JAXA Astronaut Activity Report, August, 2015
Last Updated: November 10, 2015
This is JAXA’s Japanese astronaut activity report for August, 2015.
JAXA astronauts support the HTV5 mission
Launch of the H-IIB rocket with the HTV5 on board (Credit: JAXA)
On August 19, at 8:50 p.m., the H-II transfer vehicle (HTV) "KOUNOTORI" (white stork) 5 was launched aboard the H-IIB rocket from the Tanegashima Space Center (TNSC).
JAXA astronauts engaged in the HTV5 mission in various ways.
At the launch site, Astronaut Akihiko Hoshide explained the HTV5 mission to the visiting press corps.
On the International Space Station (ISS), Astronaut Kimiya Yui welcomed KOUNOTORI5's arrival.
KOUNOTORI5 being grappled by the SSRMS (Credit: JAXA/NASA)
On August 24 (Japan time), Yui assumed responsibility for capturing KOUNOTORI5 with the Space Station Remote Manipulator System (SSRMS). In demonstrating the results of his training, Yui succeeded in the capture of KOUNOTORI5.
Meanwhile, at the NASA Mission Control Room (MCR) in Houston, Astronaut Koichi Wakata was on duty serving as CAPCOM (a communicator with the onboard astronauts) in support of Yui's duty and other crew for the series of operations involved in KOUNOTORI5's rendezvous for capture by the SSRMS.
The success of KOUNOTORI capture was the result of collaboration among Yui in orbit, Wakata at NASA, and the HTV Flight Control Team directed by HTV5 Flight Director Mayumi Matsuura in Japan.
The next day after KOUNOTORI's arrival, Yui opened the hatch between KOUNOTORI and the ISS, and then the crew began transferring cargo to the ISS.
Yui floating fresh fruits (oranges and lemons)
KOUNOTORI5’s cargo included fresh fruits (oranges and lemons), marking the first time that KOUNOTORI had delivered fresh food. Accepting goods that cannot be kept for a long time is one of the features of KOUNOTORI. The so-called “late access” service of loading last-minute cargo and taking them first flexibly answers such urgent requests as changing the content of cargo and experiment samples that require high-quality retention.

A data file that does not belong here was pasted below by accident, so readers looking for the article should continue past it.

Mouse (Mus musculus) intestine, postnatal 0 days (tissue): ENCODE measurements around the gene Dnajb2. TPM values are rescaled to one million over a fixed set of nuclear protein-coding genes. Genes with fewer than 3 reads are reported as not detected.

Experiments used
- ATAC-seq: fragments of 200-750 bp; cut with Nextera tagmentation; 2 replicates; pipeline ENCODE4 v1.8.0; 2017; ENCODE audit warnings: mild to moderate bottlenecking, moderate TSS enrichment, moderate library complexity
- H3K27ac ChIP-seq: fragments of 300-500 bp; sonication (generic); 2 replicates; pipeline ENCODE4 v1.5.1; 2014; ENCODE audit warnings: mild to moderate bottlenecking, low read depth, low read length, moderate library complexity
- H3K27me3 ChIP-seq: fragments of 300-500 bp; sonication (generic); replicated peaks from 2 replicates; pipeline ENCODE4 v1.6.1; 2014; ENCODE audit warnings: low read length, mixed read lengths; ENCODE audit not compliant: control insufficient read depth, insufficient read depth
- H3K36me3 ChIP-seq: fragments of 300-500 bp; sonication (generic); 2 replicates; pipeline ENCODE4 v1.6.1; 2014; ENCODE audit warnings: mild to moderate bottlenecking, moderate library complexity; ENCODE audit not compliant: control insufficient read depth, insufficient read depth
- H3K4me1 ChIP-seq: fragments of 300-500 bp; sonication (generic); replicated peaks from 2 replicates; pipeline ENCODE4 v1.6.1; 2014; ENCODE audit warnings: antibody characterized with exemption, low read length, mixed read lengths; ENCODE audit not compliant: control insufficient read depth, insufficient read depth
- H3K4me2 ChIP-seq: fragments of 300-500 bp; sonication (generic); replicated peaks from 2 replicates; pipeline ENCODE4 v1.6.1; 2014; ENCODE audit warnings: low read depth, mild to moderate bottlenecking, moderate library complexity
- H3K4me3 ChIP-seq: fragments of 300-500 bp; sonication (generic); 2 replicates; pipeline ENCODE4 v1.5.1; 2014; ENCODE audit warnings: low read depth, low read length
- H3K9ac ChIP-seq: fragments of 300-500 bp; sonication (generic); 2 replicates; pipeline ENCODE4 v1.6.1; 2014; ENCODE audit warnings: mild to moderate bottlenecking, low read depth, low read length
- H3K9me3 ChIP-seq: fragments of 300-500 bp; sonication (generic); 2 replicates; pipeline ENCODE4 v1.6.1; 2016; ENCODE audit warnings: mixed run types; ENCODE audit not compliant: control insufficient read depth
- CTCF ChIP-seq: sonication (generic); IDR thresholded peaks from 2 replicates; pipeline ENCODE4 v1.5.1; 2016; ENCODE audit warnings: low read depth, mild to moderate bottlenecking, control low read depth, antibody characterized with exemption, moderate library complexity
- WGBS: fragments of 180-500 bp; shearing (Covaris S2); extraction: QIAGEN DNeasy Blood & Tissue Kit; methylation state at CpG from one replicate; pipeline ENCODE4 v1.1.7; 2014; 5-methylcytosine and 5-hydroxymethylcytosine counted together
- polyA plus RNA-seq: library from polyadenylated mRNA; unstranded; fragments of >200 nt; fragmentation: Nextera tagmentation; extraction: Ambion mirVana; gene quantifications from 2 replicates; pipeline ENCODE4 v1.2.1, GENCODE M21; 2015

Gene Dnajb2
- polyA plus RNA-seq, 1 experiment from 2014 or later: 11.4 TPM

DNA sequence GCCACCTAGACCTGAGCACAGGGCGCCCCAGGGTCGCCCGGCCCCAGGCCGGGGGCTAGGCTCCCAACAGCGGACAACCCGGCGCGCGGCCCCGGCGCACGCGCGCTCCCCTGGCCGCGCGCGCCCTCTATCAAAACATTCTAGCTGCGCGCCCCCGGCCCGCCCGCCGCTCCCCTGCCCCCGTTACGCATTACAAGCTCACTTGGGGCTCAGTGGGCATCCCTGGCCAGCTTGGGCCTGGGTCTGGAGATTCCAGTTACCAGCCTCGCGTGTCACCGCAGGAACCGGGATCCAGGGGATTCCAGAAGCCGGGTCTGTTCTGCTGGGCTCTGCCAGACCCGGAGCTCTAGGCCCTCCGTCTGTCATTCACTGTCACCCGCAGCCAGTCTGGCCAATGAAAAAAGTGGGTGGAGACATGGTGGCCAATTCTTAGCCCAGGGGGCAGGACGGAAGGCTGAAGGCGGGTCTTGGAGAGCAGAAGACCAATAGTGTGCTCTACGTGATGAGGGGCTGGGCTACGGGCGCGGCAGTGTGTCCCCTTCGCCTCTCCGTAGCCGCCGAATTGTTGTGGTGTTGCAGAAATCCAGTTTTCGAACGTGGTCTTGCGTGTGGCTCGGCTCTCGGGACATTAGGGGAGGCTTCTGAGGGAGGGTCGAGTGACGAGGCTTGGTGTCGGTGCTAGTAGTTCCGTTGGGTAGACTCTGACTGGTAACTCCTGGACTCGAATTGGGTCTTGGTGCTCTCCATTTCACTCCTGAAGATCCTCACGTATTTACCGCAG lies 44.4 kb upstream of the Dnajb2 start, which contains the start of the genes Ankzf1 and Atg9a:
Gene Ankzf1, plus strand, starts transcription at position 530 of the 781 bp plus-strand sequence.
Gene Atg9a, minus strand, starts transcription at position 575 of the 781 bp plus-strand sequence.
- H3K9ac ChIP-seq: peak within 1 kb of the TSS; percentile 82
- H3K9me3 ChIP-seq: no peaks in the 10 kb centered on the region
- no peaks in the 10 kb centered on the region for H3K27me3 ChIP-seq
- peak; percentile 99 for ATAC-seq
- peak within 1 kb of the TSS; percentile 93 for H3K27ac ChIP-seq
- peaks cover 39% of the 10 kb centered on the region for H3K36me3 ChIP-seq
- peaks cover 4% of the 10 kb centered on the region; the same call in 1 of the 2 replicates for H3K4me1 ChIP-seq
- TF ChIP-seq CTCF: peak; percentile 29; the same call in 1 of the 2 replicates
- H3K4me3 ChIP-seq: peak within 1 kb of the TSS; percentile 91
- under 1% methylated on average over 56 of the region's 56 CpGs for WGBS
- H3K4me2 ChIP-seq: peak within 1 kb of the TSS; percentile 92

- HTV5 mission
Astronaut Takuya Onishi continues training for his ISS long-duration stay
Astronaut Takuya Onishi, a crew member for the ISS Expedition 48/49 mission, underwent training at Russia's Gagarin Cosmonaut Training Center (GCTC) in early August, followed in the latter half of the month by training at the NASA Johnson Space Center (JSC).
In Russia, flight simulation training aboard the Soyuz spacecraft was conducted at the GCTC.
Part of the simulation training (Photo courtesy of Takuya Onishi)
By using a simulator, Onishi and his crewmates practiced a series of crew operations from launch to docking with the ISS, and then undocking from the ISS and returning to Earth.
By repeating simulations, they enhanced their techniques for flying safely while responding to possible anomalies. Using the Soyuz simulator, Onishi practiced how to deal with hardware failure and air leaks, and also performed manual operations.
At the GCTC, Onishi experienced the hypergravity condition generated by a huge centrifuge accelerator, which he would experience during the launch and descent of the Soyuz spacecraft. Specifically, he experienced acceleration of 4G - 8G and learned the proper respiratory strategy to prevent a loss of consciousness while under the accelerated condition.
Onishi experiencing the depressurization test in the Sokol spacesuit (Photo courtesy of Takuya Onishi)